I set out on a new journey when I officially became president of the National Electrical Contractors Association (NECA) on Jan. 1, after spending a year working as Dennis Quebe’s understudy for this role. I would like to thank everyone who is traveling along with me. 


I thank my fellow NECA members for giving me this opportunity to expand my service to our association. And, to all of the readers of ELECTRICAL CONTRACTOR, I thank you, too. The fact that you are reading these words indicates you have an interest in NECA and its ongoing work to advance our industry. Improving conditions for electrical contractors (ECs) and helping them succeed is what both NECA and I are all about.


When I set out to write this introductory column, I was not sure whether to emphasize continuity or progress, but I quickly realized these concepts cannot be separated. Both are important in my life and the life of my company. 


I guess you could say electrical contracting is in my blood. It goes all the way back to the 1920s when my father, Carl Hardt, started winding motors for Wagner Motors. By the time I started working in the family business he subsequently established, C&H Electric had become a NECA member. I grew up learning about electrical construction and developed an appreciation for what NECA can do to help an electrical contractor succeed.


Today, Hardt Electric does a lot of commercial remodeling in Chicago and Cook County, Ill. We also handle large condo conversions and high-end residential work. We have a low-voltage division that provides voice and data cabling systems for a wide variety of contractors and businesses. We also have a sustainable energy division. Hardt Electric joined the green revolution in 2007 by providing turnkey alternative-energy resolutions for our customers, and it is now a leading solar integrator.


In other words, we do typical electrical contracting work, from traditional power and lighting to state-of-the-art green construction. But, I realize there’s no way we could have gotten where we are today without the tremendous help offered by NECA—education and training, safety resources, marketing support, research, advocacy, and on and on. Given the rising level of business sophistication involved in contracting today, all of these elements are necessary for success, but it would be impossible for a company of our size to obtain them all on our own. That’s true for most other electrical contractors, as well.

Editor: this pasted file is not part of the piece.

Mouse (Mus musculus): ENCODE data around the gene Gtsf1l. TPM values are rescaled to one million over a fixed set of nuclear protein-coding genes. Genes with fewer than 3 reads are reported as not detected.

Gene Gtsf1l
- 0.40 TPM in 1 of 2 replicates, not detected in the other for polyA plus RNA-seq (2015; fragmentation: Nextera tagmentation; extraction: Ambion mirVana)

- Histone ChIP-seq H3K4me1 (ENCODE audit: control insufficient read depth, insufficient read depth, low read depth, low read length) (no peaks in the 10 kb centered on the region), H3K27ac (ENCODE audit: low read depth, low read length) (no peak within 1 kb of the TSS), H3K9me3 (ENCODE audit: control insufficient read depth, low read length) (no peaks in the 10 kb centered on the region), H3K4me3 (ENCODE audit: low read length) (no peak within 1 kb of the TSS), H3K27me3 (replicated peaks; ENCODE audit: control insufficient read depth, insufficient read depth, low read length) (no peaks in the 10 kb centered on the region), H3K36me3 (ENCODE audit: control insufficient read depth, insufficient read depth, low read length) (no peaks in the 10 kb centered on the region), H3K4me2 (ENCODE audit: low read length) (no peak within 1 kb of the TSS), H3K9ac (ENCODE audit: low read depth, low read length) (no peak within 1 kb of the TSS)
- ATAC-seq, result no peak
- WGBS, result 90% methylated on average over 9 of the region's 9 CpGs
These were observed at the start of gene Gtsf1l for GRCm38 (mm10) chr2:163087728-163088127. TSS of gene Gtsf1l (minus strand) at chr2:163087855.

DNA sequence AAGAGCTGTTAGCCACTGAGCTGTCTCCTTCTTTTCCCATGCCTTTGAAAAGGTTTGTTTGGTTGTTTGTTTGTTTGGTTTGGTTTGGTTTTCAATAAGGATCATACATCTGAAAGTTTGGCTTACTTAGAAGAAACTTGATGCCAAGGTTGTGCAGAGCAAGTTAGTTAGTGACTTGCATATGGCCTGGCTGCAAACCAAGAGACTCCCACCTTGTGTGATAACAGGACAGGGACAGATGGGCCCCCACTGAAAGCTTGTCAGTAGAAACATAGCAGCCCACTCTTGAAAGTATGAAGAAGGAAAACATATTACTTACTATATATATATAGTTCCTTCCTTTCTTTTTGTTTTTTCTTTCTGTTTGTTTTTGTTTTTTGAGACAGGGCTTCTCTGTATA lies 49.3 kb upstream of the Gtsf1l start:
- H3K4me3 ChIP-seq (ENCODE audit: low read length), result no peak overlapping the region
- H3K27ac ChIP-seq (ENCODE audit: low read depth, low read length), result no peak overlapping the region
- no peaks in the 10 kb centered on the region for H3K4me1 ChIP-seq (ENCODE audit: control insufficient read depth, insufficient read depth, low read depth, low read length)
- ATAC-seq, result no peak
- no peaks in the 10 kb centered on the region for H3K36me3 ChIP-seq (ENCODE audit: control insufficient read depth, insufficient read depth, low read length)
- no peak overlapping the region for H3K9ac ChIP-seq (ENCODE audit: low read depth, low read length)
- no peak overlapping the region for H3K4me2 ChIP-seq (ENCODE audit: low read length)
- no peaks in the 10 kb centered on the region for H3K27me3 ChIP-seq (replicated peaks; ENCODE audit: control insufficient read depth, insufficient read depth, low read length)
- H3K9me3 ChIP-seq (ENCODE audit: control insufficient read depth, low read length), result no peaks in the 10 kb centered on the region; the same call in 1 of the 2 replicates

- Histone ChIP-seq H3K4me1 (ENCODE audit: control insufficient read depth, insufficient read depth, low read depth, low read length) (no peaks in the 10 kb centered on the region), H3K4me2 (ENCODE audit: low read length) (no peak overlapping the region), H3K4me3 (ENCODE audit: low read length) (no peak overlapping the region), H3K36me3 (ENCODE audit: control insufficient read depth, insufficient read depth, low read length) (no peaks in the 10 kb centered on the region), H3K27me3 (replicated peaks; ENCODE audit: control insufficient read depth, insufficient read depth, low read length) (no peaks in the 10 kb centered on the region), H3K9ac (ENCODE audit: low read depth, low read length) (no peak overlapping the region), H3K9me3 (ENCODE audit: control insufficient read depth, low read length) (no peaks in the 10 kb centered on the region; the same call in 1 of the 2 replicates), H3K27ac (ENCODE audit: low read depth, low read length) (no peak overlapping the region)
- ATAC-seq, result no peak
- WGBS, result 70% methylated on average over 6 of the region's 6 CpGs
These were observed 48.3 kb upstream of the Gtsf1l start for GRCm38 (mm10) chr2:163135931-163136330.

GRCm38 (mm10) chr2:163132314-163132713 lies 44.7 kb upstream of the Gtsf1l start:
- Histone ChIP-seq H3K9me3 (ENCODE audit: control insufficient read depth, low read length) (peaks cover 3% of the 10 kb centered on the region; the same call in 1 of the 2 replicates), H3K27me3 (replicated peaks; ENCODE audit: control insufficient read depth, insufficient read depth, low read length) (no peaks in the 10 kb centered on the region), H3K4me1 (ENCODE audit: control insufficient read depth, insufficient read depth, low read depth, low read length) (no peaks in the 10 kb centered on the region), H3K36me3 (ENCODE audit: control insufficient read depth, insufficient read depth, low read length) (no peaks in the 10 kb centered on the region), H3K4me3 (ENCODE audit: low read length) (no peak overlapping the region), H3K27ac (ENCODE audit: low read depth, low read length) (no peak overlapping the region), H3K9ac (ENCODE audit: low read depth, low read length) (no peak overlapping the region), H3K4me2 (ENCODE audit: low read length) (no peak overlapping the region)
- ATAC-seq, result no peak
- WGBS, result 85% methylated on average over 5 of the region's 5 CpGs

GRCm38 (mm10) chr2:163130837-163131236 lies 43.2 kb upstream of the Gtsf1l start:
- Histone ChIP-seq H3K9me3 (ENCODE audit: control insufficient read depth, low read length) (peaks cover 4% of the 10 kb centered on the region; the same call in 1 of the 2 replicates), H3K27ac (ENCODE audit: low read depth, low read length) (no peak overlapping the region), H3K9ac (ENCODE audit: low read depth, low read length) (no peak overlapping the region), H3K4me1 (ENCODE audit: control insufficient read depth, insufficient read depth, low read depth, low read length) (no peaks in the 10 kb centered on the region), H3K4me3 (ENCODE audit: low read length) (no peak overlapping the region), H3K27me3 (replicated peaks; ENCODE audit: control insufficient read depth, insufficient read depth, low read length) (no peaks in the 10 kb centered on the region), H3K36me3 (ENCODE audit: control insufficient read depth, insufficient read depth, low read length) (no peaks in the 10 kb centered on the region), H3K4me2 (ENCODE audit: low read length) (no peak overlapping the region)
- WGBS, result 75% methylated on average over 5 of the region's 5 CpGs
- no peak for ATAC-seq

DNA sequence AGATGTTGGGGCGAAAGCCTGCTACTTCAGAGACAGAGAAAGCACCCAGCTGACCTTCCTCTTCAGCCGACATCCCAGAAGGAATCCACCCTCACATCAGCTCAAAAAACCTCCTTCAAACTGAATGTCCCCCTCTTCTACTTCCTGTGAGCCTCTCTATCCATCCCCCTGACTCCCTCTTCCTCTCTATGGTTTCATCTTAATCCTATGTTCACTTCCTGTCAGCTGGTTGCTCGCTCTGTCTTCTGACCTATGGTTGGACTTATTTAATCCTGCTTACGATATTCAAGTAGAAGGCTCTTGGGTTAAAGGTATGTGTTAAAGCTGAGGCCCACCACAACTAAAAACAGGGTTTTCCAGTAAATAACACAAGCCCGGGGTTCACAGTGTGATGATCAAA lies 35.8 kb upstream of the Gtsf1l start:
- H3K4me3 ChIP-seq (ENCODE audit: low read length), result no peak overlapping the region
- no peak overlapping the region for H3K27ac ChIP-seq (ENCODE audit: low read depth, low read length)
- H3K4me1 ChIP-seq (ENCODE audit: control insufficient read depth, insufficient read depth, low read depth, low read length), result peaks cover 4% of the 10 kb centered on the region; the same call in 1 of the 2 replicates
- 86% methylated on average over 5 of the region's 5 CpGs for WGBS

So, throughout the years, as I served NECA in various leadership positions, I was the guy who continually raised the question, “How does this program or service benefit a contractor like me?” That gave rise to other questions, of course: “How is NECA addressing the varied needs of all of its members?” and “How can NECA remain relevant to the entire electrical contracting industry?”


You see, my appreciation of continuity and progress goes beyond the personal. I recognize them as two entwined concepts that run throughout the history of our association and industry and lead into the future. They are what support my pledge to follow in Dennis’s footsteps on the path of dedicated leadership, while, like him and our predecessors in this post, working hard to improve our association and the industry it serves in light of current and emerging issues. 


So, NECA members, be assured that I will continue to push for progressive labor relations. That includes seeking expanded portability and greater use of new worker classifications that give our contractors more flexibility in manning projects.


I also intend to take up where Dennis left off in addressing the so-called “benefits burden.” He oversaw NECA’s participation in developing a comprehensive plan from business and labor to safeguard multiemployer retirement security, protect taxpayers and spur economic growth. Titled “Solutions, Not Bailouts,” this new law implements provisions that will enable us to take action and use new measures to preserve promised benefits for millions of retirees. Our challenge in 2015 is to enact additional reforms to relieve our contractors from uncertainties that rob us of the ability to grow our businesses. It is an issue that should be important to everyone, and I know that, working together, we will be more than up to the task.


There is more that must be addressed during my term. Now that the long-anticipated market turnaround has arrived, the biggest concern among construction employers is the availability and cost of workers for future projects. Another area of concern regards the increased costs of complying with new federal and state regulations expected to be released over the next few months. Incorporating technology effectively is another constant concern.


Of course, these are topics for another month, or for the next 35 months. I expect we’ll have a lot to talk about over the three years I’m in office. Let the dialogue begin!